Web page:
“It’s much better for people moving in to know that they’ve got a much more long-term place to stay,” Holst says. “And we’re quite a big organisation, this is just one project, so we’ll rehouse people. We won’t just give them eviction notices.”

Private land owners become early adopters

Big World Homes founder and architect Alexander Symes hopes the Melbourne project will act as a precedence to give public and private land owners the confidence to open up their vacant parcels of land.

“There are so many big, underutilised parcels of land in close proximity to goods and transport infrastructure that we could be smarter with how we think about our systems,” Symes says. “And therefore be able to provide not THE solution but part of a bigger solution to creating a transitional affordable housing solution.”

Big World Homes provides flat-packed structural, thermal and waterproofed building systems for use as affordable housing. However, when the company started talking to people about their vision for creating pop-up communities on under-utilised land they began hitting hurdles.

The not-for-profit Big World Communities has since been set up to form partnerships with developers, councils, community groups and landowners to locate these off-grid communities.

“We have been quite fortunate to have quite a few meetings with government bodies,” Symes says. However, they are yet to secure any public land.

“I think it’s great that Launch Housing has been able to provide that precedent down in Victoria and hopefully that will give confidence and precedent for other public bodies to be able to take that first step,” he says. “However, everyone in any form of innovation is always cautious to be the early adopter.”

Big World Communities has had more success with private land owners who are willing to accommodate communities ranging in size from six to 20 movable dwellings and up to 30 dwellings on one Newcastle site.

Inspiring property owners and land owners

TOGA Group of Companies managing director Allan Vidor says he hopes The Addison Project will inspire other property owners to consider utilising their vacant assets.

“Together, the private and public sectors must work toward meaningful planning reform which has the potential to unlock many opportunities to make empty buildings across Sydney immediately available to those who are experiencing, or at risk of, homelessness,” he said.

“No single level of government or service can tackle youth homelessness – innovative solutions must be borne from innovative collaborations between public and private sectors.”

Indeed, NCOSS is working with different stakeholders in Sydney about using vacant land to address affordable housing and homelessness.

“That is something we have discussed not only with members but also with government as a possibility,” Howe says. “There is unused land that might be subject to a caveat on time but it doesn’t mean that for the next five years you couldn’t put something up that actually looks pretty good. So any opportunity like that we’d definitely support.”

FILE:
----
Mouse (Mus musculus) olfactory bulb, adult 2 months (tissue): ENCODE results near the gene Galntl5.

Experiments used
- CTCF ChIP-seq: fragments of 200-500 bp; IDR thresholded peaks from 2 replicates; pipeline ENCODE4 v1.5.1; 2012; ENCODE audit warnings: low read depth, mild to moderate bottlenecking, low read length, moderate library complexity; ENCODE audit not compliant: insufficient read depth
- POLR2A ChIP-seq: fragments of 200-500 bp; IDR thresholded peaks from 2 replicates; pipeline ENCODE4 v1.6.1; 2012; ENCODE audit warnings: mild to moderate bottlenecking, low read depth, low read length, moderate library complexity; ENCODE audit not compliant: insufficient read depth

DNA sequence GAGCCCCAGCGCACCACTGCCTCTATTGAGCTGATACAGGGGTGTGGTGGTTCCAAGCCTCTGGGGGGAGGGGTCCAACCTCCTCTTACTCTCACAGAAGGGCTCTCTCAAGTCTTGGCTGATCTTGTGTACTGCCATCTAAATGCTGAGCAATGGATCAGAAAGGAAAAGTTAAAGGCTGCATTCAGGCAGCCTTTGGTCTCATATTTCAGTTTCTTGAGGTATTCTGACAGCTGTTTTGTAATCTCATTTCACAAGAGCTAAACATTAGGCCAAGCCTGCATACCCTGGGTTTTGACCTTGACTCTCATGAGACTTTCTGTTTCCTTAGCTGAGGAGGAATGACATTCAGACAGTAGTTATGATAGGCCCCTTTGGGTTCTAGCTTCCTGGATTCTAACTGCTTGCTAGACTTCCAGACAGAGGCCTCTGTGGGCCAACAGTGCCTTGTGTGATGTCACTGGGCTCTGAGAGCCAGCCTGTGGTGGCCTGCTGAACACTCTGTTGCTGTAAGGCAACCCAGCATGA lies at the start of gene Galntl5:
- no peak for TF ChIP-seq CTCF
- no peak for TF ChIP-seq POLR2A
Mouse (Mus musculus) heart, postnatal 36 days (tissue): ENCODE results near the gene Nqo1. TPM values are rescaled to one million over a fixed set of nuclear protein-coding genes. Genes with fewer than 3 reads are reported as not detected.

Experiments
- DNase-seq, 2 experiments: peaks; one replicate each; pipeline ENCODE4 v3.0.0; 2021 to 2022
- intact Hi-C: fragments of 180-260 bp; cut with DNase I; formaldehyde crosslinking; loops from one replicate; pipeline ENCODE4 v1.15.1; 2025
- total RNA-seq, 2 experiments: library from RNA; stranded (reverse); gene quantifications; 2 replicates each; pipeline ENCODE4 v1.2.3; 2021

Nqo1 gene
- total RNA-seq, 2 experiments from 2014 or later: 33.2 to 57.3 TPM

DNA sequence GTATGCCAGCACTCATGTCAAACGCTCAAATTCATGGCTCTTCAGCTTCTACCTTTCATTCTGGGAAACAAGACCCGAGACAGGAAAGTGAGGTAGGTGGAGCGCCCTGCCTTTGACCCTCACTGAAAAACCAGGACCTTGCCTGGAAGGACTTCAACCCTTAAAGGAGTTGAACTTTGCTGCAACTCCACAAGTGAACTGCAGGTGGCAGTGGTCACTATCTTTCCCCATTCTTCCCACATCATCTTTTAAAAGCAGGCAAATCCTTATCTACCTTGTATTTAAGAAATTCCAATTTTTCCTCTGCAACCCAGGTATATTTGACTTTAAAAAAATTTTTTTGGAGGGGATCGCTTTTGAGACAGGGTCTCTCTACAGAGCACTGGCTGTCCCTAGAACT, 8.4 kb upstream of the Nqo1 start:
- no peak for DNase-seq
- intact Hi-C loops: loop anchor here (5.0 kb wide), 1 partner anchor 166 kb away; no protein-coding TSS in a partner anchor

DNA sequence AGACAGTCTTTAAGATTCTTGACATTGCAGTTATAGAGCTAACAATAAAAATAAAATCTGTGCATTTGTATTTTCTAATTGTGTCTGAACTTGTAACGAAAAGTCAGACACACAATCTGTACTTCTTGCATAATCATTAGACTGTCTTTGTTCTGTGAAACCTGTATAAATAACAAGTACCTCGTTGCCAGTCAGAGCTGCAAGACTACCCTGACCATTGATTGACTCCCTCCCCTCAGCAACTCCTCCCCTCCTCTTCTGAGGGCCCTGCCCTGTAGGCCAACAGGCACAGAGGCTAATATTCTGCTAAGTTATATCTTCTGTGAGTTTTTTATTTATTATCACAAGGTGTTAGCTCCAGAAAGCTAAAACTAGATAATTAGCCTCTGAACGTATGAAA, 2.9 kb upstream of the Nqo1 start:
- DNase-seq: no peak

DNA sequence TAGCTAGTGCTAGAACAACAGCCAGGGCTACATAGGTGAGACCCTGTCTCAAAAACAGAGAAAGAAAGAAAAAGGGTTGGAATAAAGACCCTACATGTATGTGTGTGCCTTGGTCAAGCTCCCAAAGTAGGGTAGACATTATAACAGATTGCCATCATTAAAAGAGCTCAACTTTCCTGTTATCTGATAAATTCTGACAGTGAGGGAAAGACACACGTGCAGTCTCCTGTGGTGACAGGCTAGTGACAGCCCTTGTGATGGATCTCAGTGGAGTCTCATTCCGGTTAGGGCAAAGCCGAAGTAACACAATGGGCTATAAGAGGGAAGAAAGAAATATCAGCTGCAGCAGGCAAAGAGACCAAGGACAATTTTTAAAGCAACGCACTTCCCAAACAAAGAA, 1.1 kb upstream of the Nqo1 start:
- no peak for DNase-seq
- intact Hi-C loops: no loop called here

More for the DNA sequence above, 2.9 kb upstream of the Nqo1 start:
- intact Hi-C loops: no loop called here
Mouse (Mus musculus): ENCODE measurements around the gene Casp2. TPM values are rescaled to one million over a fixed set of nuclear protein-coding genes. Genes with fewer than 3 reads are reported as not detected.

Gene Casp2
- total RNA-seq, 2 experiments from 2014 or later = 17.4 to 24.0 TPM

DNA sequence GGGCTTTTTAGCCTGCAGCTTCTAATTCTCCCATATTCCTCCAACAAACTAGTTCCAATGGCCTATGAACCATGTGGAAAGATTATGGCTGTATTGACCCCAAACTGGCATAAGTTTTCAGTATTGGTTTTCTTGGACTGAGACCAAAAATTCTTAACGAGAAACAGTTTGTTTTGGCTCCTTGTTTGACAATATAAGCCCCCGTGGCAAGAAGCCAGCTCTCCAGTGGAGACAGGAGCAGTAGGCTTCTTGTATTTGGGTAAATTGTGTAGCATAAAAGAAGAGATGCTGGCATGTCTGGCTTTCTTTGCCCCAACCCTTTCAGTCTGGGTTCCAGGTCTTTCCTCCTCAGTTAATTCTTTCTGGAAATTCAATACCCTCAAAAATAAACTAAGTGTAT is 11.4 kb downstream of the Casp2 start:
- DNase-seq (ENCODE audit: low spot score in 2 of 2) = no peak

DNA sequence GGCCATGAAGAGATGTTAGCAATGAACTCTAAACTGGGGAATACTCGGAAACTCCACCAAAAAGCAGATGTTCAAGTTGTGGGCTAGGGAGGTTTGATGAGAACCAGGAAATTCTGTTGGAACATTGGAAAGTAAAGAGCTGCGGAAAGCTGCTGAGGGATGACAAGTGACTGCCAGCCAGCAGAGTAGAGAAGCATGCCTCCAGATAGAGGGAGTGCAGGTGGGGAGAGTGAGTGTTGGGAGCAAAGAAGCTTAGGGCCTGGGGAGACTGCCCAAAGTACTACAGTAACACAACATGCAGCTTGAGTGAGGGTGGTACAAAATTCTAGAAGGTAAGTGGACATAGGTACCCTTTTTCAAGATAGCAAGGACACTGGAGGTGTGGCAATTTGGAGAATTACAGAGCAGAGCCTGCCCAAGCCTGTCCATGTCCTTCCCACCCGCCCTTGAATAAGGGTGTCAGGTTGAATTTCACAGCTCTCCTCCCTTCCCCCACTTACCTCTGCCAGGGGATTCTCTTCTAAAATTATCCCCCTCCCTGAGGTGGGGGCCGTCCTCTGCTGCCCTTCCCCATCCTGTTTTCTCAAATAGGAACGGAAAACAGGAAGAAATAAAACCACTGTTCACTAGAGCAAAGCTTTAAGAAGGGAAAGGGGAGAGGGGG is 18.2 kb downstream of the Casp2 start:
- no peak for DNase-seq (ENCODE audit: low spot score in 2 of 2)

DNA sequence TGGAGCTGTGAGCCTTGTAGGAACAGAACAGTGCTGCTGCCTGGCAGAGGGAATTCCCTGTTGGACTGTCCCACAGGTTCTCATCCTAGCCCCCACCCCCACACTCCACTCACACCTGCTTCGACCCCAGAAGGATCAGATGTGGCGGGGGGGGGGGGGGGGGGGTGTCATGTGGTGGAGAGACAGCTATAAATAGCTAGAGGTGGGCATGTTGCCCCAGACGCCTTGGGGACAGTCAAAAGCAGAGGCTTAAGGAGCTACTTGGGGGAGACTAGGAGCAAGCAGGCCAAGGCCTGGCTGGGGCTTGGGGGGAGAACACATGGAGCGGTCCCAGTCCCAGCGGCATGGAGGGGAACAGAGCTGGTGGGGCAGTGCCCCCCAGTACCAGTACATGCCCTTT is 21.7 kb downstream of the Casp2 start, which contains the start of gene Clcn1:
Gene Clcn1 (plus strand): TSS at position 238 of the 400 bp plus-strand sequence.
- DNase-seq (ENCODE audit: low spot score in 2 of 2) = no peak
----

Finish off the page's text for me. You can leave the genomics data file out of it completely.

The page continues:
We need to be innovative and actually ask communities what they think.

“I bet there’s some communities that could think of amazing things to do with parcels of land,” she says. “Some new ideas we haven’t even though of yet.”

Agencies should assist property owners

Meanwhile Launch Housing is watching The Addison Project with interest.

“It’s a great idea,” Holst says. “It has to be done with good agencies involved, which is what they are doing in Sydney but the private sector – or non-traditional sectors – do have unused resources.

“We are part of discussions here as well about whether there are buildings or facilities that could be repurposed for 12 months to two years for interim housing while we work with people on getting long-term solutions.

“We can’t have people sleeping on the streets when they could be staying in much better situations like the Addison hotel.”

Launch Housing is working with Robert Pradolin, a former Frasers Property director now working actively in this space, on potential Melbourne sites. “There are a lot of people in the property industry who are thinking about this but we haven’t got anything that’s really viable yet in Melbourne,”Holst said.

Previous analysis conducted by Launch Housing has suggested that more than 20,000 homes in metropolitan Melbourne and 220,000 across Australia are vacant.

Holst hopes Victoria’s recently announced vacant property tax sends an important message that buildings are there to be used.

“I hope some of the owners really do that,” she says. “But it’s also for agencies like Launch to make it possible because people in the private sector might have the idea but not know how to bring it about.

“It’s a big deal to understand how to do that without big risks or just more trouble than its worth. It’s an ideal opportunity for the private sector to partner with agencies and government to make these things happen.”